Our Man in Baghdad

That's Saddam We're Talking About

It's unlikely we will ever know for sure what the U.S. government has been doing with Saddam Hussein over the past 40 or so years. According to documents unearthed from the Reagan era, we know that Reagan sent Donald Rumsfeld to Baghdad to egg on the dictator in his war with Iran. At the time, the U.S. provided Saddam with loans, military intelligence, and other assistance.

One story has it that Rumsfeld, then a drug company CEO, also was acting as a messenger boy for high officials in the Reagan administration who wanted to get rich building an oil pipeline from Iraq to Jordan. Secretary of State George Schultz, a former top official of Bechtel, was chief among them. He supposedly hoped to cash in on the deal if Bechtel got to build the pipeline.

Now comes a UPI story, based on interviews with various British and U.S. intelligence sources, claiming that from Jack Kennedy in the early 1960s on up to the first Persian Gulf War in 1991, Saddam was in the hands of the CIA. In his early twenties, Saddam was recruited to kill Iraqi prime minister Abd al-Karim Qasim, UPI reports. He had given the U.S. a fright by backing out of the pro-West Baghdad Pact, which brought together Turkey, Britain, Iran, and Pakistan in a defensive alliance against the Soviets. Having ditched the pact, Qasim started buying Soviet arms and installing Communists in top positions, all of which led then CIA chief Allen Dulles to say Iraq was "the most dangerous spot in the world."

According to the UPI report, Saddam led a farcical attempt to kill Qasim. Saddam and his six-man hit squad took up residence in a Baghdad apartment, but when the moment arrived, they got nervous and started shooting too soon, missing Qasim and ending up grazing Saddam. One of the hit men got a grenade stuck in the lining of his coat, and another put the wrong kind of bullets in his gun. Eventually Qasim was killed in a coup, rumored to have been encouraged by the CIA. Whether true or not, once the minister was killed, the CIA men gave the Baathist hierarchy lists of names of suspected Communists, whom they rounded up and murdered. A former senior U.S. State Department official told UPI: "We were frankly glad to be rid of them." Saddam became head of the Baathist intelligence apparatus.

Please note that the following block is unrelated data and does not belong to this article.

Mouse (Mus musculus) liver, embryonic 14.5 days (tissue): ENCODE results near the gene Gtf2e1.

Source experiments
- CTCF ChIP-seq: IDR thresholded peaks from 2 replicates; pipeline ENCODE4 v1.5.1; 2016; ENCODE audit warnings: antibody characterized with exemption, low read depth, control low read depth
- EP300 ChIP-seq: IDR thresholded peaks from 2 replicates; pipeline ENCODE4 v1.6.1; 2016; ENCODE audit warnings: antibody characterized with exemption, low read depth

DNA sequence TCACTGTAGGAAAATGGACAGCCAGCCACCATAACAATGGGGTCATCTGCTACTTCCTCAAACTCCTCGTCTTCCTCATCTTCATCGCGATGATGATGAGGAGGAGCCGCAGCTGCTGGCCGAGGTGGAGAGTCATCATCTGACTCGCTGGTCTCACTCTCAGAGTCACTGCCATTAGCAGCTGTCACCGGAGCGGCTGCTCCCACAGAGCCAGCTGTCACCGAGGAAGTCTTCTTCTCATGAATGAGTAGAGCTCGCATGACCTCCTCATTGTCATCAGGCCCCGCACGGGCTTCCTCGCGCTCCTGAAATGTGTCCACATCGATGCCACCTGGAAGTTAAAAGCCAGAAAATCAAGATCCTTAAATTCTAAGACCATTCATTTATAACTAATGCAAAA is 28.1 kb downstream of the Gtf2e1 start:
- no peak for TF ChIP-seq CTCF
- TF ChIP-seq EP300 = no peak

Ever after, the CIA took care of Saddam, helping to spirit him out of Baghdad to Tikrit, and from there to Syria and Beirut, and on to Egypt. He seems never to have been popular among the spies because he was thuggish and too low-class.

During the 1980s the CIA drew close to Saddam's Baathist party—currently reviled as a bunch of vicious killer thugs, but then warmly regarded as our allies against the wacko ayatollahs in Iran. The CIA was providing Iraq with battlefield intelligence gained from a Saudi AWACS plane. It was during this period that Rumsfeld visited the dictator to see if there was anything the U.S. could do to help out.

The U.S. manipulations in the Middle East then became more and more confusing as the CIA provided intelligence reports to both Iraq and its Iranian enemy. One former official told UPI that he personally had signed off on a document that shared U.S. satellite intelligence with both Iraq and Iran "in an attempt to produce a military stalemate." On doing so, he said, "I thought I was losing my mind."


Additional reporting: Phoebe St John and Joanna Khenkine

 
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